Tuesday, May 31, 2011
Complications in Anesthesiology
This excellent, up-to-date review covers the full range of complications in anesthesiology related to different systems, equipment, and anesthetic techniques. Key points at the end of each chapter are a distinguishing feature. The last edition was published in 1996, making this update long overdue. This book is intended to familiarize anesthesiologists with complications that happen despite their best efforts. Improvements have made the practice of anesthesia so safe that we do not often see complications. This makes this topic and this book all the more relevant. The authors have successfully tackled the issue with a very readable and concise book. The audience is everyone who practices anesthesia. It will be an asset for residents who will find many of the topics covered only in passing in standard anesthesia textbooks. It will also be helpful for physicians, especially surgeons, who want some insight into potential anesthetic complications as they ask their patients to provide informed consent. The four chapters in the first of the book's six sections covers risk assessment and the all-important subject of legal aspects of complications. The second section of 47 chapters covers complications in different organ systems, including respiratory, cardiovascular, neurologic, renal, blood, gastrointestinal, endocrine, thermoregulation, obstetric, and immunologic. The third section covers machine malfunction, fires, and explosion as well as invasive monitoring complications. Section four covers complications of different anesthesia techniques, nerve injuries, and positioning. The final two sections deal with pharmacologic issues and occupational hazards for anesthesiologists. The book is well written and the chapter outline uses a problem-focused approach. The chapters are focused and well illustrated, and each one ends with a summary of take home points. It's hard to find anything wrong with this book. As the authors note in the preface, they had to make choices about what to keep in and what to leave out. As a result, there is a bit less stress on the management of complications, such as what to do once one suspects a nerve injury. There is no discussion in the chapter on medicolegal issues about how to communicate with family members once a complication occurs. The significant topic of complications in laparoscopic surgery is missing. However, these shortcomings do not take anything away from the book.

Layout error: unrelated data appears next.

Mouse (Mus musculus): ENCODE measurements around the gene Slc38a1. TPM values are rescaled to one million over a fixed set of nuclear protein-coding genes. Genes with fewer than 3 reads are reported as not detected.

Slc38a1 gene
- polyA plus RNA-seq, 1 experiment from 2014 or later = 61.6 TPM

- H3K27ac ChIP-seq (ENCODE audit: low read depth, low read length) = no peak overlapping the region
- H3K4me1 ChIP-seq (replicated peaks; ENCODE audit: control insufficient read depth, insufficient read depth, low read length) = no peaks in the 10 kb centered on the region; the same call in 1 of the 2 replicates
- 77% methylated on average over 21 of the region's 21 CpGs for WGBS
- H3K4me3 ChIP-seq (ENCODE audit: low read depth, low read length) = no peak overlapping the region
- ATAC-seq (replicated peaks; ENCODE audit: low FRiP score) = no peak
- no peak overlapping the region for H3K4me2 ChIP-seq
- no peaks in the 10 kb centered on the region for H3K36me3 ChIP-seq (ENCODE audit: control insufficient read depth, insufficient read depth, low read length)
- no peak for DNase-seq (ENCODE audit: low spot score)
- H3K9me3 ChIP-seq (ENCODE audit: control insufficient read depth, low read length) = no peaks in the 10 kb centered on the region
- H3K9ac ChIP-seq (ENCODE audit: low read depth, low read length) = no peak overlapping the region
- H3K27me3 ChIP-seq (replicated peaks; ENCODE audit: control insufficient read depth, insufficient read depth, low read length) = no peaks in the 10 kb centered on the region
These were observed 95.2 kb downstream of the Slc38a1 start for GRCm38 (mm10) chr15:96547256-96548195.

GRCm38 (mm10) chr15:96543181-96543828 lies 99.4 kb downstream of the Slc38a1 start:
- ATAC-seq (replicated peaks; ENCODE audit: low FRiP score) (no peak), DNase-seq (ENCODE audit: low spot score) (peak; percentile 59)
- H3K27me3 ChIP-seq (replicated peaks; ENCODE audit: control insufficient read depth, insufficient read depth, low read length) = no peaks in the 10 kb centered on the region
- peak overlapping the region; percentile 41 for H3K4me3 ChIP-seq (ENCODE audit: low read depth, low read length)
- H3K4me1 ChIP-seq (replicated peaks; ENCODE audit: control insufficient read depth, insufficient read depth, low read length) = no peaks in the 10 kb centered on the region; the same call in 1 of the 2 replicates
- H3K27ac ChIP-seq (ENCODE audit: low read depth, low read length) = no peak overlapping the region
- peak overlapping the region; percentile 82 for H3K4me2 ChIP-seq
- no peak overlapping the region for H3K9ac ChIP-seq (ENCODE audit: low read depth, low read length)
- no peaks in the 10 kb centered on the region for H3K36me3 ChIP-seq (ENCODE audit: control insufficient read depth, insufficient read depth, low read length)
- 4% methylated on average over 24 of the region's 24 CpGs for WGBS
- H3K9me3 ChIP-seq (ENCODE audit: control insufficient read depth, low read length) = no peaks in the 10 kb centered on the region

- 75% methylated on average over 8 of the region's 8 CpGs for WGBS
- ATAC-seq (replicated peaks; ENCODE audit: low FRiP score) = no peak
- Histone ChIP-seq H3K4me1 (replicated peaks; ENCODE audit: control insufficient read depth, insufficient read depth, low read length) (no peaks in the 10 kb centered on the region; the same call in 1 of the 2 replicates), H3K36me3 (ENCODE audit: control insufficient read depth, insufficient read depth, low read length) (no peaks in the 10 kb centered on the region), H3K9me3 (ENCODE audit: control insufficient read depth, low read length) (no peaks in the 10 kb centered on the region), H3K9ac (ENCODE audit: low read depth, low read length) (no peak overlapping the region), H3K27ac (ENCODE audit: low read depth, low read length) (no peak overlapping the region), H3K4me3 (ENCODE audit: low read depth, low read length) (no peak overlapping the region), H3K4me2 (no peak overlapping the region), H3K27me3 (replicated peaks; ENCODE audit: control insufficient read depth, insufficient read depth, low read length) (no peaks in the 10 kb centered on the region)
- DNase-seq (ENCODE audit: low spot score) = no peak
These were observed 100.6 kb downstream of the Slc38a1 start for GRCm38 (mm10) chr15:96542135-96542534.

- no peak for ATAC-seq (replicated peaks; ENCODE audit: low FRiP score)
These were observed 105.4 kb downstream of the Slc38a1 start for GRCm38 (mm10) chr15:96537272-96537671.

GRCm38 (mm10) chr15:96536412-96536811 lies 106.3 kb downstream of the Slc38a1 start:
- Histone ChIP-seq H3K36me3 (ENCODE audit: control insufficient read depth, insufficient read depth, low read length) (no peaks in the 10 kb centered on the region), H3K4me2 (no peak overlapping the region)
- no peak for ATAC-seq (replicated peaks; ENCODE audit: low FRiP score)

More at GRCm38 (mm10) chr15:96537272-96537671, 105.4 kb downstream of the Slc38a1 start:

Author:Lobato, Emilio B.; Gravenstein, Nikolaus; Kirby, Robert R.
Publisher:Lippincott Williams & Wilkins(September 25, 2007)
Format: Compiled html help file
Posted by DrWael at 11:33:00 PM